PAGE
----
The American Diabetes Association (ADA) recently released its latest Standards of Medical Care in Diabetes publication, which normally wouldn’t raise any eyebrows in the optometry world—except for this year. The ADA’s 2020 standards finally make a formal leap of faith with artificial intelligence (AI), stating that “systems that detect more than mild diabetic retinopathy and diabetic macular edema (DME) authorized for use by the FDA represent an alternative to traditional screening approaches.”1

New Game in Town

The FDA cleared the first AI system for diabetic retinopathy and diabetic macular edema screening in April 2018, the IDx-DR.2 The device was cleared as a stand-alone tool that “provides a screening decision without the need for a clinician to also interpret the image or results,” according to the FDA release. Such autonomy “makes it usable by health care providers who may not normally be involved in eye care.”2

But the system isn’t perfect, according to A. Paul Chous, OD, whose practice focuses on diabetes eye care and education. “It had a 13% false-negative rate for detecting ‘more than mild DR,’ does not evaluate the peripheral retina whatsoever, and has no sensitivity data reported for the detection of DME, the leading cause of vision loss due to diabetes and the detection of which multiple raster SD-OCT is the gold standard,” he points out.

Some health clinics—including grocery store chain Albertsons’ CarePortMD—have already embraced the technology, but with some caveats.3 In these retail settings, the IDx-DR system will require a prescription (only those at risk are screened) and is performed by a registered nurse, according to a press release.3

Play at Your Own Risk

While the inclusion of AI in the standards is a significant change, the ADA included a word or two of caution when considering implementing the device: “the benefits and optimal utilization of this type of screening have yet to be fully determined. Artificial intelligence systems should not be used for patients with known retinopathy, prior retinopathy treatment, or symptoms of vision impairment.”2 The standards further emphasize that remote image reading, including use of AI, is not a substitute for a dilated eye examination by an optometrist or ophthalmologist, and that patients with previously diagnosed DR of any severity should see an eye care provider, explains Dr. Chous.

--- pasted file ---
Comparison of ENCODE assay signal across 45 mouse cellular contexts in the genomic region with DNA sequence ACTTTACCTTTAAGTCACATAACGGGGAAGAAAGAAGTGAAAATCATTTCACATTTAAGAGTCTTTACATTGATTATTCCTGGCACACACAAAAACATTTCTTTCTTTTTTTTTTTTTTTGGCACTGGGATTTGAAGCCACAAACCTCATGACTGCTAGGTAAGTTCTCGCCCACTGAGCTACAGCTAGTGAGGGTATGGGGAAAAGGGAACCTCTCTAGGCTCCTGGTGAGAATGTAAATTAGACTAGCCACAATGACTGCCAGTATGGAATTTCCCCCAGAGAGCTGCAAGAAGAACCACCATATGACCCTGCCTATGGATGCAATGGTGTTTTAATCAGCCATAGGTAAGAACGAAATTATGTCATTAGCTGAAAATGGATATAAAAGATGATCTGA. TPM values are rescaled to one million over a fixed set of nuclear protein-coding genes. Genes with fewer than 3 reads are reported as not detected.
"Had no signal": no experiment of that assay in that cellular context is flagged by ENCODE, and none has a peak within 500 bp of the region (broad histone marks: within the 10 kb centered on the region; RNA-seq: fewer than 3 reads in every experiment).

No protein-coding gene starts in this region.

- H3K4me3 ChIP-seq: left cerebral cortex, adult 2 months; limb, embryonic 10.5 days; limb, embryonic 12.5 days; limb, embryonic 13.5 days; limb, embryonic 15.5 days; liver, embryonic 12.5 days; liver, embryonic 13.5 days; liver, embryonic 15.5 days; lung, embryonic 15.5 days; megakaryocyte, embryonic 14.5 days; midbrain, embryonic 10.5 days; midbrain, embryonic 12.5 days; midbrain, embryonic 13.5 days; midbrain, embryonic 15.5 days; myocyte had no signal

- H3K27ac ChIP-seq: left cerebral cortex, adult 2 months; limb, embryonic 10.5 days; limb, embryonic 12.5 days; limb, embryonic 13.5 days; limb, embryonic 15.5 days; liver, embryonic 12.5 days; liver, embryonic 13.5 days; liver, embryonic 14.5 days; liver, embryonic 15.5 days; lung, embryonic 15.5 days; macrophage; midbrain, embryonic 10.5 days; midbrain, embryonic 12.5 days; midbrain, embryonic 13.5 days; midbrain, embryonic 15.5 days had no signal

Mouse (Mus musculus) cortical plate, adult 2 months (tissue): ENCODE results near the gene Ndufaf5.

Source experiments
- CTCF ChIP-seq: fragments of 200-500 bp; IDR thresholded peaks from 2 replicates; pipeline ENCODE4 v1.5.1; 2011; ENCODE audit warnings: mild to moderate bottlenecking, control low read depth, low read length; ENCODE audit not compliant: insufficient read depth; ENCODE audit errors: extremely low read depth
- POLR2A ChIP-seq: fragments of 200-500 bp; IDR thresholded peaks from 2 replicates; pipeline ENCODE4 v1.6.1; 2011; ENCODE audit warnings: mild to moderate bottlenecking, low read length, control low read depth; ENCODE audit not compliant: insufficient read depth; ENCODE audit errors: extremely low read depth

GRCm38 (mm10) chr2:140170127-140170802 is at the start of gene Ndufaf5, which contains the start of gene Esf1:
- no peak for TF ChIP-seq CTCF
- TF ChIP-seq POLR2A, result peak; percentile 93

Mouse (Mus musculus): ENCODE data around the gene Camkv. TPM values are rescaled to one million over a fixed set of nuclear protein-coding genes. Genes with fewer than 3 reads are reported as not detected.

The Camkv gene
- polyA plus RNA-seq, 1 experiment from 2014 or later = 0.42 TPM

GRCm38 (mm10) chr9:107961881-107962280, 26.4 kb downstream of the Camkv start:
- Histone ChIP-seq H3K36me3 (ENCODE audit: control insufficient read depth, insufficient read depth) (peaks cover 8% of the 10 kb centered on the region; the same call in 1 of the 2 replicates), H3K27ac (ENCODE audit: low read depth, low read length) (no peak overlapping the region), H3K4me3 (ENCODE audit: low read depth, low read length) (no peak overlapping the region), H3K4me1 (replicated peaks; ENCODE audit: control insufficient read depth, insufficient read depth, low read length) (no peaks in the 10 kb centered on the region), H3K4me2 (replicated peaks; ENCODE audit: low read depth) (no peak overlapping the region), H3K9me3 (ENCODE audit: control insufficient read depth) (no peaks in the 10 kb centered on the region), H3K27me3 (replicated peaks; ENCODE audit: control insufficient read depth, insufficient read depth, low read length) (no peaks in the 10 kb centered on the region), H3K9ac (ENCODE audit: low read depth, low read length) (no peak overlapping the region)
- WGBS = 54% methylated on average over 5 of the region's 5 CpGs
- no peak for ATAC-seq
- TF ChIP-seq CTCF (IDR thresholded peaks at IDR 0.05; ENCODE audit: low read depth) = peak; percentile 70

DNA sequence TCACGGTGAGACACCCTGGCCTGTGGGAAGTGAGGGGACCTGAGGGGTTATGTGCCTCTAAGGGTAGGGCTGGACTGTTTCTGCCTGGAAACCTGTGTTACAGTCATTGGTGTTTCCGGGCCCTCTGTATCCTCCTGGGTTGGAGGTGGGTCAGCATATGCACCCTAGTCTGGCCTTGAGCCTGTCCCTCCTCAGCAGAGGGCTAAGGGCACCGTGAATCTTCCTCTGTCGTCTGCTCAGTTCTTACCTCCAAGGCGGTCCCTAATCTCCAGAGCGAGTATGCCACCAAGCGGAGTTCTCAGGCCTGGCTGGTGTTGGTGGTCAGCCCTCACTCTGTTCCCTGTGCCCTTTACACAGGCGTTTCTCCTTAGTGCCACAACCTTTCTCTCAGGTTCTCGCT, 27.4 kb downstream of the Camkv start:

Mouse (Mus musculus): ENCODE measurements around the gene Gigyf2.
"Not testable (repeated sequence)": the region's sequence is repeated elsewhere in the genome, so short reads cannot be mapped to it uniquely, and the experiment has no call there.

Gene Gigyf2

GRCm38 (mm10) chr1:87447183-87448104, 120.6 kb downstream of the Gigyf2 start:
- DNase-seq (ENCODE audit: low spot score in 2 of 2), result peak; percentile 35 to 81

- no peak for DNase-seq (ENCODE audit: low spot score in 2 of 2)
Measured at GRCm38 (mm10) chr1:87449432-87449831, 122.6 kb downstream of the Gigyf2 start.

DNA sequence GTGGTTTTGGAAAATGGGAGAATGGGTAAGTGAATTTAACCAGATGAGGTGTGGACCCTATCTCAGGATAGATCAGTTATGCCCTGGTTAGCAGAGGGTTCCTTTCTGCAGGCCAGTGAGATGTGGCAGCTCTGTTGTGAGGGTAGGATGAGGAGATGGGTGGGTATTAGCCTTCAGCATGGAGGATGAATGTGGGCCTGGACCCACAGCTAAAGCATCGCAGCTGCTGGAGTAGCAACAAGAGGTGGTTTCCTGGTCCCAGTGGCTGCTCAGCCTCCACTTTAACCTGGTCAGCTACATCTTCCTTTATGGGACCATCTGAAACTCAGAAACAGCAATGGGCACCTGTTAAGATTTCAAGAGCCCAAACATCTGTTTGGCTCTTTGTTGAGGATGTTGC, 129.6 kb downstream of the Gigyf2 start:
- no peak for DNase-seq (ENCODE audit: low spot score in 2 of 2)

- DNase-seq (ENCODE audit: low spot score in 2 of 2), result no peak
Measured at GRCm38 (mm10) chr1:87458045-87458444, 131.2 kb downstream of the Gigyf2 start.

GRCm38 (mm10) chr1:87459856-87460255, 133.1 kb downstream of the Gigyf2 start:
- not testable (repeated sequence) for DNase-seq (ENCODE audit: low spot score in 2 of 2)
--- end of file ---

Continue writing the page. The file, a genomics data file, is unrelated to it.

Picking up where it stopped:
“This makes sense, given that the algorithm is not designed to assess change in individual patients’ DR status, as well as the fact that patients with diabetes are more likely to experience a number of ocular conditions apart from DR, including cataract, ocular surface disease and glaucoma,” he adds.

For most clinicians, implementation of the technology still raises a host of questions, including concern that patients with early signs of DR, such as peripheral lesions, given the green light by the AI system will forego a clinical exam. “What about the 30% of patients who have subclinical DME only detected by OCT and who are significantly more likely to develop significant DME over time?” Dr. Chous adds. 

Nonetheless, Dr. Chous is convinced AI is here to stay, and it will improve. “It may very well help more patients be screened for DR and save vision, especially in underserved and some rural communities. It is not designed, however, to detect DR at its earliest stages when prevention and patient education are key. Nor will it replace knowledgeable providers when DR progresses and clinical acumen, experience and more sophisticated/comprehensive examination and technology is requisite.”

1. US Food and Drug Administration. FDA permits marketing of artificial intelligence-based device to detect certain diabetes-related eye problems. April 11, 2018. Accessed December 30, 2019.

2. American Diabetes Association. 11. Microvascular Complications and Foot Care: Standards of Medical Care in Diabetes−2020. Diabetes Care. 2020;43(Supplement 1):S135-51.

3. IDx. Autonomous AI diagnostic launch in retail health clinics. Ciston PR Newswire. November 19, 2019. Accessed December 30, 2019.